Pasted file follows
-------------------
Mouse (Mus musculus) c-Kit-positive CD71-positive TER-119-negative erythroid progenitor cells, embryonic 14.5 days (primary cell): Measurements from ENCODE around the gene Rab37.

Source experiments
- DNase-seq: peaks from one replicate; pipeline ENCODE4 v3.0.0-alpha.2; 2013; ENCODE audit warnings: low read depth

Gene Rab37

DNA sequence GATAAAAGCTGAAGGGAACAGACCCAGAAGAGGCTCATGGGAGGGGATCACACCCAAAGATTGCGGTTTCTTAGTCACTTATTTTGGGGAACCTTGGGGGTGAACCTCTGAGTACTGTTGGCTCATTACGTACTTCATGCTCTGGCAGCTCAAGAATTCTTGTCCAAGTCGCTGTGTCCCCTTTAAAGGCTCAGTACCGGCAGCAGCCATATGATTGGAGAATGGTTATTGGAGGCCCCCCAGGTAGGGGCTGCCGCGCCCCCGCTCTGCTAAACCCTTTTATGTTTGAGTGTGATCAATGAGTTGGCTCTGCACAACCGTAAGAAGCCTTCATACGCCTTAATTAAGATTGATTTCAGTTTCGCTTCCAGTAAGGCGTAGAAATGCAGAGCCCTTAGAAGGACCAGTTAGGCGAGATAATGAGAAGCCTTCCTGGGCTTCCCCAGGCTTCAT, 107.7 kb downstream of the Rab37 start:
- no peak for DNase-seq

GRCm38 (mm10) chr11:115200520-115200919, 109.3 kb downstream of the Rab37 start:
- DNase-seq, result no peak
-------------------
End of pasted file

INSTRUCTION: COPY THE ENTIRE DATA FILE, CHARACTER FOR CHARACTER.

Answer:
Mouse (Mus musculus) c-Kit-positive CD71-positive TER-119-negative erythroid progenitor cells, embryonic 14.5 days (primary cell): Measurements from ENCODE around the gene Rab37.

Source experiments
- DNase-seq: peaks from one replicate; pipeline ENCODE4 v3.0.0-alpha.2; 2013; ENCODE audit warnings: low read depth

Gene Rab37

DNA sequence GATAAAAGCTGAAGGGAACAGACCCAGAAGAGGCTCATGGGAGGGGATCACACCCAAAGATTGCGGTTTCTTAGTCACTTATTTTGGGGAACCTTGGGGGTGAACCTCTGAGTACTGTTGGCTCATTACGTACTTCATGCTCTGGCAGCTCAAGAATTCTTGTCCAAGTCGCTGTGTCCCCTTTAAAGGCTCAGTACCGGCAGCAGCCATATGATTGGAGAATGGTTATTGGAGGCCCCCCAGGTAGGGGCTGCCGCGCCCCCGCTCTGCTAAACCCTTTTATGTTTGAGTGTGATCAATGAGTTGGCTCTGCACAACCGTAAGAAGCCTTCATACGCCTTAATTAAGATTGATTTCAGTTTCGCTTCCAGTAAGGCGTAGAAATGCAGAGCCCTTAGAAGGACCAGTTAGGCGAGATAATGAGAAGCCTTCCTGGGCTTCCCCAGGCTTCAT, 107.7 kb downstream of the Rab37 start:
- no peak for DNase-seq

GRCm38 (mm10) chr11:115200520-115200919, 109.3 kb downstream of the Rab37 start:
- DNase-seq, result no peak